Cape F - LASH
There are two types of LASH ships. The first design is the C8, and the later is the C9, equipped with a larger lighter capacity. Several configurations of each type are in operation, depending on their trade routes.
On 12 June 1998 US Transportation Secretary Rodney E. Slater announced the award of a total of 39 performance-based contracts to 10 American ship-owning and -operating companies to manage 89 ships of the Ready Reserve Force. The total estimated value for the contracts included the expected costs of shipyard work and other maintenance and operational expenses for which the ship managers are reimbursed. V Ships Marine, Limited of Mineola, NY was awarded $3,722,850.00 over 5 years for Cape Florida, Cape Flattery and Cape Farewell. Interocean Ugland Management Corp. of Voorhees, NJ was awarded $6,257,735 over 5 years for Cape Fear and Cape Mohican.
Following this announcement of contracts to manage RRF ships in 1998, MARAD independently discovered an error in the award process, and rescinded the contracts. It extended existing contracts to make sure the ships remained mission ready. On 04 May 2000 Maritime Administrator Clyde J. Hart Jr. announced the award of 33 contracts, awarded on a competitive basis, to nine American ship owning and operating companies to manage 74 of the Ready Reserve Force ships. Interocean Ugland Management Corp. of Voorhees, NJ was awarded $6,809,145 for Cape Fear and Cape Mohican. Pacific Gulf Marine, Inc. of Gretna, LA was awarded $3,268,500 for Cape Farewell, Cape Florida and Cape Flattery.
The Lighter Aboard Ship (LASH) LASH is a single-decked vessel with large hatches, wing tank arrangements, and a clear access to the stern. The LASH has a gantry crane with a cargo handling capacity of approximately 450 LT. The function of this crane is to convey barges or lighterage from the stowed location aboard the ship to the stern region and to lower the barges or lighterage into the water. Some LASH ships are equipped with container gantry cranes for the handling of the onboard complement of containers. Different classes of LASH ships have capacities ranging from 64 to 89 barges or a mixture of LASH barges and military lighterage.
The Lighter Aboard Ship (LASH) transportation systems operate similar to a containership. In these systems, cargo is stowed in unitized lighters. The lighters are then stowed aboard a mother ship. One major difference between containerships and barge carriers is the amount of cargo that lighters can handle. LASH lighters have cubic capacities of 20,000 ft3 (15 080 m3). The LASH system uses a gantry crane to load its lighters.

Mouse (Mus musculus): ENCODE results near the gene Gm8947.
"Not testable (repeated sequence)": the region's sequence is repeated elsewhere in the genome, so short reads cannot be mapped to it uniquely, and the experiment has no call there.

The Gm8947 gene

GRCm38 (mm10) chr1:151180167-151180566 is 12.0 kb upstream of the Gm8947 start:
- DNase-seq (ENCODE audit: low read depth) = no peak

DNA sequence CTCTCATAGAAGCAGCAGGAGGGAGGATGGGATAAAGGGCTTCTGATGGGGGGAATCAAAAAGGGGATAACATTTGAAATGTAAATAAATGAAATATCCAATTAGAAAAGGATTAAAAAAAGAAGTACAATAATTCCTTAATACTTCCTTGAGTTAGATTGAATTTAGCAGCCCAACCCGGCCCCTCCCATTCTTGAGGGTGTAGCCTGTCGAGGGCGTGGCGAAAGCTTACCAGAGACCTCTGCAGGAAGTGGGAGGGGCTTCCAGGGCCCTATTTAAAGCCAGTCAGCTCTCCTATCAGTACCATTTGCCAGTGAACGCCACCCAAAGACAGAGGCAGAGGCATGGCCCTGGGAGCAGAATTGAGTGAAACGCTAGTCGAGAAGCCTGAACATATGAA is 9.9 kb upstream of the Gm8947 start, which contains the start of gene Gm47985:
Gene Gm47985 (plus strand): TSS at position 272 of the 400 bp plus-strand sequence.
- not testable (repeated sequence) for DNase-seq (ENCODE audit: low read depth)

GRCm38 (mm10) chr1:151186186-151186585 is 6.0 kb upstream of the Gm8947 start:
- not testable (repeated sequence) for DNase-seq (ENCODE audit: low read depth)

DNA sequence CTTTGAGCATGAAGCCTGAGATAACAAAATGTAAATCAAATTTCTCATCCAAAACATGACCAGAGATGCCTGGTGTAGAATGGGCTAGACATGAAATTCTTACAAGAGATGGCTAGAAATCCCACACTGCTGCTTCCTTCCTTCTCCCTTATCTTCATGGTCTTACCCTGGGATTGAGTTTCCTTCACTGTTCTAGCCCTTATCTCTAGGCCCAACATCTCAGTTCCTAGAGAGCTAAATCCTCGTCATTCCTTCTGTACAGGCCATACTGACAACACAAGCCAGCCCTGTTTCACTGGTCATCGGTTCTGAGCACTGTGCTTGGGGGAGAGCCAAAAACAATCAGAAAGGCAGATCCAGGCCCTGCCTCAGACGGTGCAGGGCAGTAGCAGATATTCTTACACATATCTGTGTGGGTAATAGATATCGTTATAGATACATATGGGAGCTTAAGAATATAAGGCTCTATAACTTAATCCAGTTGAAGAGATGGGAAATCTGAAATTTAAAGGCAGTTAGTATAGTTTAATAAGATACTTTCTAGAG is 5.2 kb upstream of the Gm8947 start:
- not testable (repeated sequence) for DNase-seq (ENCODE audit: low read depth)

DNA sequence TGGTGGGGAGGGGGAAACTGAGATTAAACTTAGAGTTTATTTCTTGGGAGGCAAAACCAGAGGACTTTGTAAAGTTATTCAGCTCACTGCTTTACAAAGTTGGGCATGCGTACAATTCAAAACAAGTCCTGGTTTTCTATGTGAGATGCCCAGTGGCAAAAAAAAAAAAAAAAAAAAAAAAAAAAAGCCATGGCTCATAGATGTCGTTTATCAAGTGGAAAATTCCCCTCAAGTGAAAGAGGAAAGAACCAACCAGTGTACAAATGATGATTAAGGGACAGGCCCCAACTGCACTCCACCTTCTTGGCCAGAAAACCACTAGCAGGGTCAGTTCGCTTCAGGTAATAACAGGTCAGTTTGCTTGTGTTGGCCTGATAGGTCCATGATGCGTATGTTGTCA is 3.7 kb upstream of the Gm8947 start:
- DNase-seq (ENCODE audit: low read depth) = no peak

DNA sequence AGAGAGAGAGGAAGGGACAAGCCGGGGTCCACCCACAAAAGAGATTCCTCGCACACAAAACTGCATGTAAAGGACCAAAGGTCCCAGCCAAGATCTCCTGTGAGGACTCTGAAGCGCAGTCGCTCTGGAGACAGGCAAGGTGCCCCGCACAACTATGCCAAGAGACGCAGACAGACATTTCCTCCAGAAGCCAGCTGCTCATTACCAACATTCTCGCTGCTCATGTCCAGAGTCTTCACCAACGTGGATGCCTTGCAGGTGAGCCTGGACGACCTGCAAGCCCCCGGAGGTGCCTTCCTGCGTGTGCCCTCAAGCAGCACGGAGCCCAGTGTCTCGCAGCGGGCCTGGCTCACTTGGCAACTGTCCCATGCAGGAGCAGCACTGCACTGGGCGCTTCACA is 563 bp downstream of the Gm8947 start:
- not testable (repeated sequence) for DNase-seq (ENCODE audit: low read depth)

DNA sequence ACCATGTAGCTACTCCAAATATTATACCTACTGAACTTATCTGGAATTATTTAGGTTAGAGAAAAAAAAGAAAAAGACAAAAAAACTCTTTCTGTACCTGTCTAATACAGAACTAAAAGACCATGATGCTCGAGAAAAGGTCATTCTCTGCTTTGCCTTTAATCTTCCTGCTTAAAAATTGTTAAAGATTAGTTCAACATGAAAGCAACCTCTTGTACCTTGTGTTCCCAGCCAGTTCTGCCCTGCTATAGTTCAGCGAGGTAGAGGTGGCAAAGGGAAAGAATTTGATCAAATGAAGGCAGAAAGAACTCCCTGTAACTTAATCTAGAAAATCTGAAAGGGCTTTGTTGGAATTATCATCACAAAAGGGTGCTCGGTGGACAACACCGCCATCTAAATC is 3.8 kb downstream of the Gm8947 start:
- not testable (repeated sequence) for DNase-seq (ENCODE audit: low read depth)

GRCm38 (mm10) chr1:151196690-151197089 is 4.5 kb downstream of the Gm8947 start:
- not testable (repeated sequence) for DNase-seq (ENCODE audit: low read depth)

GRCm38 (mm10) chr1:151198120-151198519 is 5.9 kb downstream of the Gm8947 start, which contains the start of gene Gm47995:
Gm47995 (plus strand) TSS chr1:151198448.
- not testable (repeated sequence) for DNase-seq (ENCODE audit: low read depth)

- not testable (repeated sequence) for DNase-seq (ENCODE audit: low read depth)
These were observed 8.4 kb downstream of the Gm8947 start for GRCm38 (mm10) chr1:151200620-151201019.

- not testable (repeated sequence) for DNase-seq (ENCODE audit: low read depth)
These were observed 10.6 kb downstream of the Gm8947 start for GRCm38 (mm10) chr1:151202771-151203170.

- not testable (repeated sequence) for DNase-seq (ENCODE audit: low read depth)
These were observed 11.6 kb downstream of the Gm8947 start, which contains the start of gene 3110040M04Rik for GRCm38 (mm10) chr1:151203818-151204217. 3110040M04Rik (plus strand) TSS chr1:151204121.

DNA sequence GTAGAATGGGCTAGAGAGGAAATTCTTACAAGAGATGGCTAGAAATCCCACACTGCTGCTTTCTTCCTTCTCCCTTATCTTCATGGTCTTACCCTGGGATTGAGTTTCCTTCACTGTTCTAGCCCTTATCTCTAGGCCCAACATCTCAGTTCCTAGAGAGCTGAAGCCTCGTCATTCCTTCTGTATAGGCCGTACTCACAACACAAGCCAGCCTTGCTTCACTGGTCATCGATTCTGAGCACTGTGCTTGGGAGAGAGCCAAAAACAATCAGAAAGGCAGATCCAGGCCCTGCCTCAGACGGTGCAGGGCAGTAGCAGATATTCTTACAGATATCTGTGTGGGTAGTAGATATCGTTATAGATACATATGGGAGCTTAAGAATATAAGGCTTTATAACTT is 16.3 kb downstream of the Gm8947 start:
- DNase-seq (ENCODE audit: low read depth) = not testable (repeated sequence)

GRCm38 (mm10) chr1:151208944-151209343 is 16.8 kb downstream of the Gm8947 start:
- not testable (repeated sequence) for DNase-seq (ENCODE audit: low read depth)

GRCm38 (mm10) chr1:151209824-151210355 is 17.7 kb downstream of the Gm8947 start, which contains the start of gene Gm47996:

The LASH system consists of a fleet of lighters and a lighter-carrying vessel or mother ship capable of transporting 46 to 89 lighters. The lighters are handled by a 446-LTON (999,040 lb, 404 605 kg), rail-mounted, gantry crane, which can travel the entire length of the cargo area. During a typical loading cycle, lighters are lifted over the transom stern by the gantry crane. The gantry crane then travels forward, stacking the lighters in deep hold cells, athwartship.
The interior of the lighter is fitted with two levels of tiedowns. The first level consists of five tiedowns per side and four per end and are located 2 feet 6 inches (.76 m) above the deck. The second level has the same number of tiedowns as the first level, located 8 feet (2.44 m) above the deck. Each LASH lighter has a 370 LTON (828,800 lb, 370 000 kg) capacity.
The exercise Joint Logistics-Over-The-Shore 2005, or JLOTS 2005, tested a ship-to-shore cargo-moving process used by the U.S. military when port facilities are either too damaged or non-existent to permit off-loading pierside. Two civilian-crewed ships, cargo ship SS Cape Flattery and crane ship SS Keystone State, participated in the exercise. These ships are a part of the U.S. Maritime Administration's 58-ship Ready Reserve Force and are usually kept pierside in reduced operating status.
To begin, the 669-foot Keystone State and the 893-foot Cape Flattery moored 1,000 yards from shore and loaded 840 containers onto lighterage - small barges that transfer cargo to shore. Next, the floating lighterage pulled alongside Keystone State to be loaded with the containers. Once the lighterage were full, the barges transited to shore for off-loading. Meanwhile, a third ship, sea barge heavy lift ship SS Cape Mohican, delivered equipment for building the exercise's base camp.
This type of logistics exercise provides a great opportunity for Sailors and Soldiers to familiarize themselves with these ships and their equipment in a real-world scenario. JLOTS continues to improve the skills of the servicemen and women so that when they are called upon to deliver much needed supplies to an area - whether for war or humanitarian assistance - they will be ready.
During JLOTS 2005, containers were off-loaded from Cape Flattery with the assistance of Keystone State onto the waiting lighterage. Cape Flattery used her on board gantry crane to move cargo, while members of the Navy Cargo Handling Battalions 1 and 11 off-loaded the containers using Keystone State's three on board twin-pedestal cranes. The containers, simulating humanitarian relief supplies, were lifted from the deck of Cape Flattery and across the deck of Keystone State, before finally being placed on the lighterage.
The Patriot-operated Cape Florida in Orange, TX rode out Hurricane Katrina August 2005 and were valiant in their successful efforts to keep the ship from the wrath of Rita. Three tugs helped keep the vessel close to the dock as the destructive weather provided some tense moments. The Patriot-managed vessels Cape Farewell in Beaumont and Cape Flattery in Orange, TX also experienced some harrowing moments but survived the storm.
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